Sitting at a conference on marketing one day it hit me. Right in the forehead. In order for artwork to be sold it must be seen. I had one of those flashes. An intuitive grasp of the obvious. Art is something that is only appreciated if its seen. Therefore, the only way people who would be buying your art, are those who would see it.
Wow. So I sat down and listed the number of places where art is seen by the public….my list went like this ….
Arts & Craft Shows
Outdoor shows, Flea Markets, Garage Sales, Lawn Sales
Invitations to Showing
Advertising in magazines, television and other places where the painting is shown
Office Buildings …
The list went on ….
Some of this costs money, big bucks. So what if I had little or no bucks at all?
It just seemed to me that if I displayed my artwork in high traffic businesses, restaurants and furniture stores than I could actually get free exposure. It would be like free advertising. And my art would be seen.
So how does one approach a business to display the artwork?
Basically, your strategy is that you want to take complimentary artwork to a business establishment and display it to enhance their facilities (beautification) and you want to enhance your chances of selling the art.
What does the business receive? No charge for you loaning out artwork.
You receive free public viewing of your artwork.
Wait. Something’s wrong. How does the viewing audience even know who you are, or if they like the artwork, would know how to contact you?
You’re going to need a small sign or bronze plaque. Sometimes you can put a small, engraved small plaque on the bottom of the frame. This really gives the artwork credibility and class. Or if you can put a small sign below or to the right of the painting this will work out quite nicely. Be sure to include the following information on the plaque or sign.
Name of the painting
Telephone number and website address (URL)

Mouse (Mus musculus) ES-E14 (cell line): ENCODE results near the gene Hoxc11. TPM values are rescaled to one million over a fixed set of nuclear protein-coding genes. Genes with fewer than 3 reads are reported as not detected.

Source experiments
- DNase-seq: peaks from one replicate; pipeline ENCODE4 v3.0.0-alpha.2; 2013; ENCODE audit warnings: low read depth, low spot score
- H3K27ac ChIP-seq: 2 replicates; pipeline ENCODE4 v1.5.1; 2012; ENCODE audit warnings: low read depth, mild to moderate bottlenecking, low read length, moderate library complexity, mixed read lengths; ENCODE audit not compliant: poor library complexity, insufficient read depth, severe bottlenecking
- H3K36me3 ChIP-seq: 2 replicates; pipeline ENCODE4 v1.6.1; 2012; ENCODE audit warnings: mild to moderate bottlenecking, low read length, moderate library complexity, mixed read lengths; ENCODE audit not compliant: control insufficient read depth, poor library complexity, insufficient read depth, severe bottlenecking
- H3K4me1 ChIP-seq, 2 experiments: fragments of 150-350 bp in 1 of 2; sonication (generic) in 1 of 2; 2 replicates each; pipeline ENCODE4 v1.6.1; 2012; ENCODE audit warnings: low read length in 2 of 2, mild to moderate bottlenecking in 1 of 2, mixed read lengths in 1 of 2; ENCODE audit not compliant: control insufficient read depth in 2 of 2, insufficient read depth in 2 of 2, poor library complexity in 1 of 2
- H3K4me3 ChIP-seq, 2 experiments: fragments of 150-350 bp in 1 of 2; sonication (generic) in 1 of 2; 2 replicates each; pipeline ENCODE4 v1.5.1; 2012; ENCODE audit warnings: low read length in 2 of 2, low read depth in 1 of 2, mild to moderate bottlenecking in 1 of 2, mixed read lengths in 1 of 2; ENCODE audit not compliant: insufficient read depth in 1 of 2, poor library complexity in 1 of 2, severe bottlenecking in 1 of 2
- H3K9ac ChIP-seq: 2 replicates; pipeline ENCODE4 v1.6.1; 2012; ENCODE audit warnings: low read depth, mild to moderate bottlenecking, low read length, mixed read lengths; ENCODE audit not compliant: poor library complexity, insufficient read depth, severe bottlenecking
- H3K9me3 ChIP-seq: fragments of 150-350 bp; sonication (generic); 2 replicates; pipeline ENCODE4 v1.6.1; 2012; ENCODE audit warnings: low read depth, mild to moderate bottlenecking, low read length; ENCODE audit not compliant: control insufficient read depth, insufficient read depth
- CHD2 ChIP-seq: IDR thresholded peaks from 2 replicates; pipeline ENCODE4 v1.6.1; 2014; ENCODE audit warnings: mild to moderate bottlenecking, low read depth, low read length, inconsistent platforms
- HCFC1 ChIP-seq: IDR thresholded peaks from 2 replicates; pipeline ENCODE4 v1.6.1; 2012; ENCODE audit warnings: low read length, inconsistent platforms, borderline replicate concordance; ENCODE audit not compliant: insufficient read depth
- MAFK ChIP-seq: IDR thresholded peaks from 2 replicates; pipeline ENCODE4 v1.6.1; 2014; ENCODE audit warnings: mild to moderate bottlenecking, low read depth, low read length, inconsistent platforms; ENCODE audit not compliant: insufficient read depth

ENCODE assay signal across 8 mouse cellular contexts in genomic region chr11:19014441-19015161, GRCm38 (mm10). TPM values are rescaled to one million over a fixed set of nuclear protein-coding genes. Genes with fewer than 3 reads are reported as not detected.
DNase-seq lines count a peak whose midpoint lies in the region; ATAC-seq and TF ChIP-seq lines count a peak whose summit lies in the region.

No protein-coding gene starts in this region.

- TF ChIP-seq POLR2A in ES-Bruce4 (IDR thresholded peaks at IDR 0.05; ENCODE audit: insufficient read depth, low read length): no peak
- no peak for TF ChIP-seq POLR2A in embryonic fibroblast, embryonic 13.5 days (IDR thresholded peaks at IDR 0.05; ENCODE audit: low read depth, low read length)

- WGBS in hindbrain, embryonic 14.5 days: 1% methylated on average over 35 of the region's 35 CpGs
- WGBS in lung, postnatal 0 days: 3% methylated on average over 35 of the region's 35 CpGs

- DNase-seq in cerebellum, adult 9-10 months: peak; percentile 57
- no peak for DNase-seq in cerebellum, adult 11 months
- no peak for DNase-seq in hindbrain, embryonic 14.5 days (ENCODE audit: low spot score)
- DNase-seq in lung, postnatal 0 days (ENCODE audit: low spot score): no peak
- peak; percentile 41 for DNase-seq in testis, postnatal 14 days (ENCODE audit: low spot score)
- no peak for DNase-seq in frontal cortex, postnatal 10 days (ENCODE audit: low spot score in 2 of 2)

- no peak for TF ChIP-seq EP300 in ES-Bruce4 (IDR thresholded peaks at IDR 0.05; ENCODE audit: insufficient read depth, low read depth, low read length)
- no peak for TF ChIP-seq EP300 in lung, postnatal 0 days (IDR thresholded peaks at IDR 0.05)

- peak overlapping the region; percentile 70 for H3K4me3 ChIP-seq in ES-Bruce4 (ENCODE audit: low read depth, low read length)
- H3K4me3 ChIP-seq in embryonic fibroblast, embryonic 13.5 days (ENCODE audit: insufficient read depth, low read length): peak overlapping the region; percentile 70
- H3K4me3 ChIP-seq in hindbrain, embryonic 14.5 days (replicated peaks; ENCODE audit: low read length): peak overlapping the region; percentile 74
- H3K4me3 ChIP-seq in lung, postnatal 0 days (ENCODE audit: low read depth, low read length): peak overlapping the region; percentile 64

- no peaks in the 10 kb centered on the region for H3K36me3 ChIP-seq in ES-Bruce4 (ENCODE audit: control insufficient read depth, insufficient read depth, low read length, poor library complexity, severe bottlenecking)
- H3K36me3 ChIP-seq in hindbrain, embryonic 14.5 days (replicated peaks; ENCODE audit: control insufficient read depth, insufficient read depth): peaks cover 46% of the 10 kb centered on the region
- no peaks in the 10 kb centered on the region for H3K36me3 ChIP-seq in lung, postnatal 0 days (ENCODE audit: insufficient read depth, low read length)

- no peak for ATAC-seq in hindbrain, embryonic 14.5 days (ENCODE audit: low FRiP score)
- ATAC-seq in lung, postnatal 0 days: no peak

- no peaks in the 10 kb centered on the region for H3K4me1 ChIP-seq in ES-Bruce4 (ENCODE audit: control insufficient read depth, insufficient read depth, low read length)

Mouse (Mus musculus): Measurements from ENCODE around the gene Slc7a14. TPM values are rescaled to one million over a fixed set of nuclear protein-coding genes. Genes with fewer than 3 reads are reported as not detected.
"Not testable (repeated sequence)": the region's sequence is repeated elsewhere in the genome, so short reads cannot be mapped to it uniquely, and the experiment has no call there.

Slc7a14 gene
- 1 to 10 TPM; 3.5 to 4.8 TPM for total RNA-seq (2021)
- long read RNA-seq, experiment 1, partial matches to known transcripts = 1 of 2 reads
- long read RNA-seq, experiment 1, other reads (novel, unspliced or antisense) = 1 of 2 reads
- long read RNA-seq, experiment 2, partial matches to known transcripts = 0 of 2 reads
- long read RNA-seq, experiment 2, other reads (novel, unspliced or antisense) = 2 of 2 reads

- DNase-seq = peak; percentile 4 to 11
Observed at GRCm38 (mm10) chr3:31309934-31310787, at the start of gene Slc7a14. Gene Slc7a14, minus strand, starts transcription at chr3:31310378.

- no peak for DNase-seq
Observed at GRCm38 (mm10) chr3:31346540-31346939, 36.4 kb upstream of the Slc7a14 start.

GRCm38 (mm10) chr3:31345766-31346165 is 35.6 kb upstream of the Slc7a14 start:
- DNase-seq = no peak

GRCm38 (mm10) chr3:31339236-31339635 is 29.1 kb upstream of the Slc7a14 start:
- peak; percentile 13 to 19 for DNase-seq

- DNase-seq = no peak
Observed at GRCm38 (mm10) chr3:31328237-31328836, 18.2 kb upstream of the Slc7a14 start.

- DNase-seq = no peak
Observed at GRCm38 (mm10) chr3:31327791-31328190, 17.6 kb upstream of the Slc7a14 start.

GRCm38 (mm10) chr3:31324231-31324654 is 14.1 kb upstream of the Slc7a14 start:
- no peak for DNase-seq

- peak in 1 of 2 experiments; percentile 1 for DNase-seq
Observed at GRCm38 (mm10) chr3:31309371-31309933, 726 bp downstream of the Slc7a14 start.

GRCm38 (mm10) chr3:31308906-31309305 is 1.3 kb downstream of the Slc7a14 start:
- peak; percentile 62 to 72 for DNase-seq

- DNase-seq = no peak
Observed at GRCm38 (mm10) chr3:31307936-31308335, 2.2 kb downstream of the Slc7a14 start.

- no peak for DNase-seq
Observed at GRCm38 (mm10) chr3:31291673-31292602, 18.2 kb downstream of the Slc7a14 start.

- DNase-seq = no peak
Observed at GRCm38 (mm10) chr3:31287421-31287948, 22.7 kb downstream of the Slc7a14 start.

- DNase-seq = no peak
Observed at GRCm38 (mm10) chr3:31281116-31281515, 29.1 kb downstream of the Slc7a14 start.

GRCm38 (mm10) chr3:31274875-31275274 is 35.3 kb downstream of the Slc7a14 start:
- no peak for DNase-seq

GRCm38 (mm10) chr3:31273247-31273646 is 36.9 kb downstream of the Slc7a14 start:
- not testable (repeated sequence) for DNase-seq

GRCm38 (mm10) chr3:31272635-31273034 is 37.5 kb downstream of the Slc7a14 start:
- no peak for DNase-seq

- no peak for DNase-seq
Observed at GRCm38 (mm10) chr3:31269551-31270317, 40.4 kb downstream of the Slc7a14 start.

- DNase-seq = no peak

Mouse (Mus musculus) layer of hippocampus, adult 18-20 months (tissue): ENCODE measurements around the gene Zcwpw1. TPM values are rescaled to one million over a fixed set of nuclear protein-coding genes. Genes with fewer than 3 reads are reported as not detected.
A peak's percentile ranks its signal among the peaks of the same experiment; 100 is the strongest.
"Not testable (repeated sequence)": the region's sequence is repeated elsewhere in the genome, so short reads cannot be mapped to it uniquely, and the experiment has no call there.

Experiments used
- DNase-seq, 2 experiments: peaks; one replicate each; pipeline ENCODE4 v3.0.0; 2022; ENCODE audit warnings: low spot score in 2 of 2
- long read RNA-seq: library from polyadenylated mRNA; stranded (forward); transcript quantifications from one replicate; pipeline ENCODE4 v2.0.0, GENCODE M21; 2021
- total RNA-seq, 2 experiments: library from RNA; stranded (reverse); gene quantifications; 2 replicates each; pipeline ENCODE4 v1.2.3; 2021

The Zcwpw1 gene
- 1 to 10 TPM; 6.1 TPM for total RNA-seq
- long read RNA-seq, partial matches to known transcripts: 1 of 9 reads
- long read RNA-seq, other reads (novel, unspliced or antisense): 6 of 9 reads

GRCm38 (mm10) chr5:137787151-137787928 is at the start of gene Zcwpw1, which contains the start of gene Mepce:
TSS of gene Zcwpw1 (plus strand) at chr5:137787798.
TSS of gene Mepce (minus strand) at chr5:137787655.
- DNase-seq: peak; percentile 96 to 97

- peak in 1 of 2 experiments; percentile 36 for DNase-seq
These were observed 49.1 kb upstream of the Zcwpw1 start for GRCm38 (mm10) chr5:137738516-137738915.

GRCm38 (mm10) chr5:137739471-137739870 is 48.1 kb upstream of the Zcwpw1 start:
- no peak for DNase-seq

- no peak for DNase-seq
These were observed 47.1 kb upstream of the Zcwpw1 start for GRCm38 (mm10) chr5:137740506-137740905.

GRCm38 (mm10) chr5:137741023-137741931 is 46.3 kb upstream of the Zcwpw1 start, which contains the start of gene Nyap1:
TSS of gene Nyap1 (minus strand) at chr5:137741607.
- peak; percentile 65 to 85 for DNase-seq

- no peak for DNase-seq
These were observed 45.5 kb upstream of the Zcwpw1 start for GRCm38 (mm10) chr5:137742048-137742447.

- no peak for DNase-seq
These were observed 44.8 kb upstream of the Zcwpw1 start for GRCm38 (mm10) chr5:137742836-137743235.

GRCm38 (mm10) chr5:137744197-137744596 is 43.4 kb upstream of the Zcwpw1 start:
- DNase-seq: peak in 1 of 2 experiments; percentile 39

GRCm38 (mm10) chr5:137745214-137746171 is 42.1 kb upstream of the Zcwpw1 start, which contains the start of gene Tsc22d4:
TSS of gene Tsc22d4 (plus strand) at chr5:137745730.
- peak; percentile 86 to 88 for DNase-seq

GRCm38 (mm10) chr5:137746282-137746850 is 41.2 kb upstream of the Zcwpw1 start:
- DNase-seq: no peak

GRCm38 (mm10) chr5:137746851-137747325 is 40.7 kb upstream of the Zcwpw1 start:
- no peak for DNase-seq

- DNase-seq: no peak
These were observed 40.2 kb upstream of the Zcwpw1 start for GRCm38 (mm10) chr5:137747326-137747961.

Notice that I didn’t say your physical or email address. No one’s going to write you and tell you that just after having a root canal at the local dentist, they noticed your painting on their departure and wanted to write you all about their feelings. That’s not going to happen. Besides, do you really want people showing up at your studio unannounced? The address is essentially useless in this rare case.
Motivated buyers are going to telephone you. Less motivated are going to visit your website to see what else you have. If they have any interests they’ll use your contact page on the website and email you. All artists today should have a website. So let’s remember that to be successful as a new, unknown artist in the 21st Century build yourself a website.
Leave your business cards with the business establishment. In this event, should a customer ask the store owner, or waitress about the painting they can hand the customer a business cards. Two important information will transpire between the owner/waitress/sales clerk and their customer…..(1) This artist is a local artist, and (2) This artist wants to sell this painting. What you get indirectly is an endorsement by the business owner to the customer that the artist is a reputable person in which to do business. That’s really strong. Offer to talk to the employees at the next company meeting about who you are, why you’re displaying the work and what to do if someone should enquire about the artwork.